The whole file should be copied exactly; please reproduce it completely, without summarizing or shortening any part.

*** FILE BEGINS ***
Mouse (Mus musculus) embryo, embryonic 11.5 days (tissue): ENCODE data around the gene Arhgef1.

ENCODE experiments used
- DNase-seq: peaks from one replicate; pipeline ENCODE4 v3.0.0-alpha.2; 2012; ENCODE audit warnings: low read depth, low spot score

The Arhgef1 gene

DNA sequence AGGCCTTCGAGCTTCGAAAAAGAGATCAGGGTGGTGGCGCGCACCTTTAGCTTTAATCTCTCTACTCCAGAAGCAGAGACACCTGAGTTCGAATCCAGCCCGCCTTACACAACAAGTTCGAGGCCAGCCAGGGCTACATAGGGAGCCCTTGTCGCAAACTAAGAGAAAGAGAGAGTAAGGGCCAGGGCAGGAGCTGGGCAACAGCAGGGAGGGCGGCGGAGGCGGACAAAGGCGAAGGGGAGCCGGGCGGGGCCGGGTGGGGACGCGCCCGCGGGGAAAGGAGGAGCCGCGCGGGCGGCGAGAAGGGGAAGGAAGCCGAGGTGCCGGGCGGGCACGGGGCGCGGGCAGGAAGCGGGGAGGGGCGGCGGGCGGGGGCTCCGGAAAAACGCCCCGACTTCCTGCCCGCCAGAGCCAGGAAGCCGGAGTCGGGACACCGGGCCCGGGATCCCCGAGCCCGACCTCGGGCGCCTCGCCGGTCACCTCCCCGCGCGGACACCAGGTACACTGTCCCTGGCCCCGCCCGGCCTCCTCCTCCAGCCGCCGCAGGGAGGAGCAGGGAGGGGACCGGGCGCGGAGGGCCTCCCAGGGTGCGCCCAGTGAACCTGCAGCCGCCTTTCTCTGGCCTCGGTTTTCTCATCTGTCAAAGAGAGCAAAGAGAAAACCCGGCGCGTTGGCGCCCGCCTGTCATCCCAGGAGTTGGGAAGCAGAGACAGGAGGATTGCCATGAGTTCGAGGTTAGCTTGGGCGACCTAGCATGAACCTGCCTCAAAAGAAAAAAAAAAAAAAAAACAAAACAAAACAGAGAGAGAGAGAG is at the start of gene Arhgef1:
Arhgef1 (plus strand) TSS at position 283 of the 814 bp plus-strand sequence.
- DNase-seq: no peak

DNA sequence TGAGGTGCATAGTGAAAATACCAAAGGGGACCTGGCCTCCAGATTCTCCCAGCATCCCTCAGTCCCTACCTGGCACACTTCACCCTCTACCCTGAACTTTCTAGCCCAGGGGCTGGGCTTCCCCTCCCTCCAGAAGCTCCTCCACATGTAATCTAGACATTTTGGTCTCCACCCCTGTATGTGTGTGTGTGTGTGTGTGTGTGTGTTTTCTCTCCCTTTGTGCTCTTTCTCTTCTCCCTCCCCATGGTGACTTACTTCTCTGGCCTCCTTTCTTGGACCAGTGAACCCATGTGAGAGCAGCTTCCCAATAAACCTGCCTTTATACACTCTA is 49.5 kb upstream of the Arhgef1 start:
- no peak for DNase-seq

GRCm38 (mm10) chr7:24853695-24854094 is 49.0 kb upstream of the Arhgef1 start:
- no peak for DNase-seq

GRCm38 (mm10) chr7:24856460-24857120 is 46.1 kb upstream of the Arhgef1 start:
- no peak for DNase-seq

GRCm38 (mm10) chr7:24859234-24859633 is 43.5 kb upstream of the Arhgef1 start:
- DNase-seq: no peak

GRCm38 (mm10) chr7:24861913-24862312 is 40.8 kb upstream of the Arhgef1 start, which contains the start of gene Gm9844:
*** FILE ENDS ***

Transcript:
Mouse (Mus musculus) embryo, embryonic 11.5 days (tissue): ENCODE data around the gene Arhgef1.

ENCODE experiments used
- DNase-seq: peaks from one replicate; pipeline ENCODE4 v3.0.0-alpha.2; 2012; ENCODE audit warnings: low read depth, low spot score

The Arhgef1 gene

DNA sequence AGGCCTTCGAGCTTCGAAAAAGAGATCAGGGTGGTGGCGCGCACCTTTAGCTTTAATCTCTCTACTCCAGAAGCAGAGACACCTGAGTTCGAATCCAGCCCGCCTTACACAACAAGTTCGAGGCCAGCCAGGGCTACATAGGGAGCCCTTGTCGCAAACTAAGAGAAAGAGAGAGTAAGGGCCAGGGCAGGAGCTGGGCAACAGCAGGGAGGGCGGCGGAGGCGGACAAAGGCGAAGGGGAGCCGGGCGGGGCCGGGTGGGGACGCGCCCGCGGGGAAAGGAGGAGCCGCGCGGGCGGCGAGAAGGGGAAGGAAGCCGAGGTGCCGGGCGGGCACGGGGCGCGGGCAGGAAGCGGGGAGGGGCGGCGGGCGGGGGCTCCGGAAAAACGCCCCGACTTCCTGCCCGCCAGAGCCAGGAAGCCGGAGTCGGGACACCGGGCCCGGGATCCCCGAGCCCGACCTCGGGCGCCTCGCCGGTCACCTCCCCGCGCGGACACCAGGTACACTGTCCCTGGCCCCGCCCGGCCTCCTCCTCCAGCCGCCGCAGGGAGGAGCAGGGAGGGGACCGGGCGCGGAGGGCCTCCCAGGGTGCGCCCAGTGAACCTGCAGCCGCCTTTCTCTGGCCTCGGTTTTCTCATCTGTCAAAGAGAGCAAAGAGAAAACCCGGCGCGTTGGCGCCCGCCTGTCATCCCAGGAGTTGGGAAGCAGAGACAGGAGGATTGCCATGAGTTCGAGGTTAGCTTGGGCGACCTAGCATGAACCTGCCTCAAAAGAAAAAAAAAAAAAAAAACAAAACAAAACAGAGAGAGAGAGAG is at the start of gene Arhgef1:
Arhgef1 (plus strand) TSS at position 283 of the 814 bp plus-strand sequence.
- DNase-seq: no peak

DNA sequence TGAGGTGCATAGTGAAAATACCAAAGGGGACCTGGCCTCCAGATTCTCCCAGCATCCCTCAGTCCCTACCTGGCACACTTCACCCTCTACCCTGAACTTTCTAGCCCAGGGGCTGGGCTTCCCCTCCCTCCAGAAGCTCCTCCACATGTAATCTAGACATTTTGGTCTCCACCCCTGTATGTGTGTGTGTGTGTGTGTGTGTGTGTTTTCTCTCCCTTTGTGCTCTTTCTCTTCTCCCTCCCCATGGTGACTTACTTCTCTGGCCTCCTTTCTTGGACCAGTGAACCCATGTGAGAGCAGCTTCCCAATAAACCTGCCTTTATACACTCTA is 49.5 kb upstream of the Arhgef1 start:
- no peak for DNase-seq

GRCm38 (mm10) chr7:24853695-24854094 is 49.0 kb upstream of the Arhgef1 start:
- no peak for DNase-seq

GRCm38 (mm10) chr7:24856460-24857120 is 46.1 kb upstream of the Arhgef1 start:
- no peak for DNase-seq

GRCm38 (mm10) chr7:24859234-24859633 is 43.5 kb upstream of the Arhgef1 start:
- DNase-seq: no peak

GRCm38 (mm10) chr7:24861913-24862312 is 40.8 kb upstream of the Arhgef1 start, which contains the start of gene Gm9844: